But what real use is a list of even roughly calculated minimal facts when it requires another list of supplementary philosophical assumptions in order to support the resurrection? Near the end of the discussion on the podcast, Habermas explains that the way he sees of moving from the death of Jesus and the reports of his postmortem appearances to the involvement of the supernatural is by bringing in “worldview aspects.” This is, in fact, something he notes early on in the show. Among these assumptions are conclusions about the character and identity of Jesus, and the continuation of life after death, though I would argue there are additional assumptions about the existence and nature of god. In a chapter from The Empty Tomb: Jesus Beyond the Grave, Robert Greg Cavin outlines still more hidden assumptions in the standard resurrection story of Jesus, which is not just revivification, but has to do with Jesus being raised as a living supernatural body sometime after his death.
At one point in the episode, Dr. Habermas refers to the resurrection allegedly supported by the minimal facts as “mundane,” saying that the gospels depict the postmortem appearances as if seeing a dead friend at the supermarket, acting as normal. Yet the point by Cavin above reveals this to be naive. A mundane resurrection in that sense would be as easily dismissed as any incident of a grieving loved one hallucinating their dearly departed. There is nothing especially impressive about it. The minimal facts are where many apologists say that the resurrection differs from other allegations of resuscitation or revivification of a corpse. If the transformation of the disciples is a stand out feature of the resurrection story, it would seem to play a part in discounting the mundane nature of events as Habermas portrays it. After all, we’re often told, people might see the dead after they’re gone, but they generally don’t go to be martyred for them. If this famous image of the disciples valiantly accepting death having seen the risen lord is as true as apologists claim it is, then the resurrection simply can’t be a mundane occurrence by their own reasoning.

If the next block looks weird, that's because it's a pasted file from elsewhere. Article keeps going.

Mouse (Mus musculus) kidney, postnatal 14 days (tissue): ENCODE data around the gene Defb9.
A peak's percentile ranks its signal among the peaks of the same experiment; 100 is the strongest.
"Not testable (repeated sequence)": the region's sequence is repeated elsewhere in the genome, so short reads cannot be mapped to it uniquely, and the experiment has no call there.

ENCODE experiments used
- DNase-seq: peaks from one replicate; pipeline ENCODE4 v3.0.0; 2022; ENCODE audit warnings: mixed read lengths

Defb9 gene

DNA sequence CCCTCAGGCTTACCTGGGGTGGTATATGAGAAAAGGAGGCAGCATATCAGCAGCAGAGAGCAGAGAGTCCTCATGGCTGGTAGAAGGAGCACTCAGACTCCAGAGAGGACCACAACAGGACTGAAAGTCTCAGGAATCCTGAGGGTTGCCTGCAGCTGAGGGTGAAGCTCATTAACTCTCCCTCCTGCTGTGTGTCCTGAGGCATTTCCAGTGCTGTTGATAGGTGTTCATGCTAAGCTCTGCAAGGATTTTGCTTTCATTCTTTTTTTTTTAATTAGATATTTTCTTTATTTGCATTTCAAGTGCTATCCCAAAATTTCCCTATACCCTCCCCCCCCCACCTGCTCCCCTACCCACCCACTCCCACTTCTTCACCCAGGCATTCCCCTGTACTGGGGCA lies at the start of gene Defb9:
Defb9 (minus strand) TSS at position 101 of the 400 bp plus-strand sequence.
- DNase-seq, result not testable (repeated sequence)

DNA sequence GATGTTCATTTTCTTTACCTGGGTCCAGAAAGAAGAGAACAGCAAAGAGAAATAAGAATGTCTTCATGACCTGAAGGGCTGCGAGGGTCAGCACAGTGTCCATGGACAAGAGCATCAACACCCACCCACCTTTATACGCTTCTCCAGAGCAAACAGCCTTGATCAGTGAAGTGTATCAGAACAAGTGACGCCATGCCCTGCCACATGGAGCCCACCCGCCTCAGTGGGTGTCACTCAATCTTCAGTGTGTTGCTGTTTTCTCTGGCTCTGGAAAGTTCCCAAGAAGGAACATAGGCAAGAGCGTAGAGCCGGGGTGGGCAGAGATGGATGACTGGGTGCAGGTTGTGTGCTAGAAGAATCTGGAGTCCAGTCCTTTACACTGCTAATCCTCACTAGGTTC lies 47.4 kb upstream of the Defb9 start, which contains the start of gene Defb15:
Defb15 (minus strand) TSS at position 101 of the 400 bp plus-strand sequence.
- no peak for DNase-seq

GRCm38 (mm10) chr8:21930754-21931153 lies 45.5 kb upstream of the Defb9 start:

Does this not also say something about the exceptional kind of assumptions that are required to make a minimal facts case for the resurrection function at all? We are not talking about spotting someone in the supermarket, alive and apparently well when they’d been dead the day before. We are talking about something much less “mundane,” and it’s the reason why the case for the resurrection has been turned into an argument for the existence of god by an apologist like William Lane Craig. There is an element of the supernatural, a “worldview aspect,” as Habermas called it. It isn’t simply that Jesus appeared again to his followers, like in a daydream, it’s that he miraculously rose from the dead, in a way that his followers took as a vindication of their ideas about his teachings and his identity. It meant, for them, that god not only existed, but that he was the god represented by Jesus, and Jesus was the sort of person god not only had the power to raise back to life, but wanted to raise, did raise, and had the power and will to raise into something more than just a reanimated earthly form.
The miracle of the resurrection is the saving grace of many Christians. To Paul it gave hope for a life beyond death and for a righting of the wrongs faced in this life. Entertaining the historicity of the resurrection without the supernatural and metaphysical assumptions behind it is practically unimaginable, not only for atheists and skeptics but for believing Christians, too. This brings us to the awkward position of either asking each other to buy into our philosophical presuppositions, or leaving things at a set of bare minimal facts that is by itself incapable of showing anything except what it already contains. The minimal facts are, one might say, minimally interesting. Even if we put aside the troubling concerns with the methodology that undergirds them, they aren’t what’s really doing the work in winning minds. Rather than minimizing background assumptions and asking us to buy into some ample facts, the apologetic case for the resurrection minimizes the facts and asks us to buy into some ample assumptions.